Continue Reading Answering Requests for Admissions-Beware of the Traps

Nine months after the Special Interrogatories were propounded, the Discovery Referee, found that the plaintiffs had “deliberately misconstrued the question” as to economic damages and determined that “the objections and each of them to be unreasonable, evasive, lacking in legal merit and without justification”. Clement at 1284 The Referee recommended that the motion to compel further responses be granted and that plaintiffs were to reimburse defendant $4,950.00 for legal fees, $40 for filing the motions to compel and $1,642.50 for defendants portion of the Discovery Referee’s fees for a total sanction of $6,632.50. The trial court agreed with the recommendation.
Continue Reading Garbage Objections = Sanctions

You have been served with the Motion to Compel Further Responses with a Separate Statement of Items in Dispute the size of your fist and your response is due in two weeks. Now what do you do? First, take a deep breath. This is the time you decide when to “hold them and when to fold them” because how you respond may end up setting the tone between you and opposing counsel for the entire case.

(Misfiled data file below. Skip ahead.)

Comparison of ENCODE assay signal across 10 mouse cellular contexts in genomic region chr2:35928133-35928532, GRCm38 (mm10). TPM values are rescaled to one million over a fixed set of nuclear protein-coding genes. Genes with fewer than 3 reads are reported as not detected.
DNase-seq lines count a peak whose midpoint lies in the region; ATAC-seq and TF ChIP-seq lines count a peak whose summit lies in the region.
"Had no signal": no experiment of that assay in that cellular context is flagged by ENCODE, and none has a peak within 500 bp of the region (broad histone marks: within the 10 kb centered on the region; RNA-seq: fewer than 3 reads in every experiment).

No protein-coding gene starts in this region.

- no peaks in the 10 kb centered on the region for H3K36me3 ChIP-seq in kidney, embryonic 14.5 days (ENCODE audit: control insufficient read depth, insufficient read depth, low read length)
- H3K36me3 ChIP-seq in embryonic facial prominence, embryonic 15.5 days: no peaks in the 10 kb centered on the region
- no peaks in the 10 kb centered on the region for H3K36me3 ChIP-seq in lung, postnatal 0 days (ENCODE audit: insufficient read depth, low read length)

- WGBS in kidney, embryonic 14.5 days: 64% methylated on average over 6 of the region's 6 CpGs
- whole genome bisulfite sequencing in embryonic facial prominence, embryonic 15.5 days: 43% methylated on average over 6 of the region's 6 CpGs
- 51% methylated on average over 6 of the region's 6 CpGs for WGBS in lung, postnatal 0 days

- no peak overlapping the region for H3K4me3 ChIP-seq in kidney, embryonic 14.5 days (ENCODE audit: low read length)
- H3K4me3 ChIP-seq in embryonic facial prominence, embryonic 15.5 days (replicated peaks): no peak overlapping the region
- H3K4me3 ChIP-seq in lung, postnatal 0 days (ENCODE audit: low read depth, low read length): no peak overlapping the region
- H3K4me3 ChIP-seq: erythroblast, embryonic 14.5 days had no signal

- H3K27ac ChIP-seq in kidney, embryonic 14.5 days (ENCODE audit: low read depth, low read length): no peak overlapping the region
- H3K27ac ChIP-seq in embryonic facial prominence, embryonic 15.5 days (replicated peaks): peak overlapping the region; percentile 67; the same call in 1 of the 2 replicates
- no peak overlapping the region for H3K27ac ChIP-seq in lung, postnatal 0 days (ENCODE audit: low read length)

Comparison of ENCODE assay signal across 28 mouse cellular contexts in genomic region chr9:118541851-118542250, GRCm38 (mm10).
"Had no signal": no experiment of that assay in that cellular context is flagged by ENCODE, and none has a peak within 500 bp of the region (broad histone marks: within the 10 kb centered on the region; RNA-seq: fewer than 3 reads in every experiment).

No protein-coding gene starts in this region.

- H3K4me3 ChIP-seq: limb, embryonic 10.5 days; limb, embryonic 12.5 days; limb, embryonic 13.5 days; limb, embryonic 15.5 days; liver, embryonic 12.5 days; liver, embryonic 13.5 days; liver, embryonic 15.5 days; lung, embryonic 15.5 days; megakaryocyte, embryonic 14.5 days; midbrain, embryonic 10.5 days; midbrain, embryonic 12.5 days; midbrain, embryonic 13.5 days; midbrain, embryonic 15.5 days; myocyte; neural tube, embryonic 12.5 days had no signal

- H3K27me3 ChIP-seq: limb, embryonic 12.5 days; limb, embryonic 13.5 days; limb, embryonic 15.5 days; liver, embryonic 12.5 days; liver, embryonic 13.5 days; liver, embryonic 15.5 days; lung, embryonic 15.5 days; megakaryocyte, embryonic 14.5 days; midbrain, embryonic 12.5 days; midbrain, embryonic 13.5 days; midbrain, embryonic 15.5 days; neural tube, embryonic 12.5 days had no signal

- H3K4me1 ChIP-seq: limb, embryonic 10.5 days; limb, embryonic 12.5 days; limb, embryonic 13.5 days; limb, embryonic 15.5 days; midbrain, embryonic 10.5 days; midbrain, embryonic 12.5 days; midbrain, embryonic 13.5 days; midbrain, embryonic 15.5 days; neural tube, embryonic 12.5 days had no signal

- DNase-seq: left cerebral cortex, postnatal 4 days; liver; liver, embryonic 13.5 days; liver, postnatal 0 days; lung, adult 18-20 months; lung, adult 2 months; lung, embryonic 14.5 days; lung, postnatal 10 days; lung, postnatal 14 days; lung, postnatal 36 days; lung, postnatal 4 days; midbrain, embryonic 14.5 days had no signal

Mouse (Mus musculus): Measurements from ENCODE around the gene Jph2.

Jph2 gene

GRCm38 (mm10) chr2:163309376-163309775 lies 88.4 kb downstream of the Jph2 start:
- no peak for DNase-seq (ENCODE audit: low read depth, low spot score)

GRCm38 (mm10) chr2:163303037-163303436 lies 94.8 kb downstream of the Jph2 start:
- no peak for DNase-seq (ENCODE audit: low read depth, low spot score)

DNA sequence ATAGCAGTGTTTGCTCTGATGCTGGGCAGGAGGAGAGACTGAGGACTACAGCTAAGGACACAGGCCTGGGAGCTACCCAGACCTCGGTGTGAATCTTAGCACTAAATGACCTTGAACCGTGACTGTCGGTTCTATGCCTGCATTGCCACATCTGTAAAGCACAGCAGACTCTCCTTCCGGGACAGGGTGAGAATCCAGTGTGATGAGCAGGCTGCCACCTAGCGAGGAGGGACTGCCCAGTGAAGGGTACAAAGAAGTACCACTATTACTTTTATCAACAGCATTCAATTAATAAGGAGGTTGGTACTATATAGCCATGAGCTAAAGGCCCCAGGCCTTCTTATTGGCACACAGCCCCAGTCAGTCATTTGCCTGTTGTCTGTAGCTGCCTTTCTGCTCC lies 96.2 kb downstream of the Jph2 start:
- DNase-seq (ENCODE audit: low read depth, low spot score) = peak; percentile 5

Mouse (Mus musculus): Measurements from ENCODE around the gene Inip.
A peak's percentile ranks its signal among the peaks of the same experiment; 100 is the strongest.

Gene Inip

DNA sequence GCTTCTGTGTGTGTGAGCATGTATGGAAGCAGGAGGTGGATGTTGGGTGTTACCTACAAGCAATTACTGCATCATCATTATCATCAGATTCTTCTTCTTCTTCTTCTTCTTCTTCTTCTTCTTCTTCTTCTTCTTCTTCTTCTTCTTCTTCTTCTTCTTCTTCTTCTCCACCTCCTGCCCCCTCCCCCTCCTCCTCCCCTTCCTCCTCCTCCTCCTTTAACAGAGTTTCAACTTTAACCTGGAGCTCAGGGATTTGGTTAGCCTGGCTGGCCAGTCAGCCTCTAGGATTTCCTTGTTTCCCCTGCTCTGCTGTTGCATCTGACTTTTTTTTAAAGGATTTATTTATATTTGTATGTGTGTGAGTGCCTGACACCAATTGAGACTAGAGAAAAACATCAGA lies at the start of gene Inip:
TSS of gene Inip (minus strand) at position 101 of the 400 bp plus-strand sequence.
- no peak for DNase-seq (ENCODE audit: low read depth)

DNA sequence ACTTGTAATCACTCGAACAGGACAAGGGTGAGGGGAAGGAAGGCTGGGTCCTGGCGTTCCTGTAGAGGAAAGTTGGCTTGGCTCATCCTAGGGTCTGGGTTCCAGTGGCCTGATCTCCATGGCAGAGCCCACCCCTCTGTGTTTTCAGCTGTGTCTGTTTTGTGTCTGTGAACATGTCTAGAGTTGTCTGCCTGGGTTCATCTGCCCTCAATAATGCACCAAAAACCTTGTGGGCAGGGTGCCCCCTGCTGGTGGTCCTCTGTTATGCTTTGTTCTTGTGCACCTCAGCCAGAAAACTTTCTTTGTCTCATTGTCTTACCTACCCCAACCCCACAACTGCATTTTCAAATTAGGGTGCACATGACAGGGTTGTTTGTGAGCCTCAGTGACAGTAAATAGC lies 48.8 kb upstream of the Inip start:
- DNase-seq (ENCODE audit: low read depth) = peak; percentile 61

Continue Reading GAME ON-The Opposition

Discovery motions are the banes of most attorneys’ existence and they are often relegated to the newbie in the office to prepare. Young associates as well as other attorneys struggle on what needs to be in the papers and exactly how to convince the court that they should win.

With the courts’ having budgetary problems and staff shortages, it is in your best interests to make it real clear to the court (1) what has happened; (2) what you want the court to do; and (3) why you are entitled to the discovery and sanctions in a succinct fashion.
Continue Reading What Should Your Discovery Motions Look Like?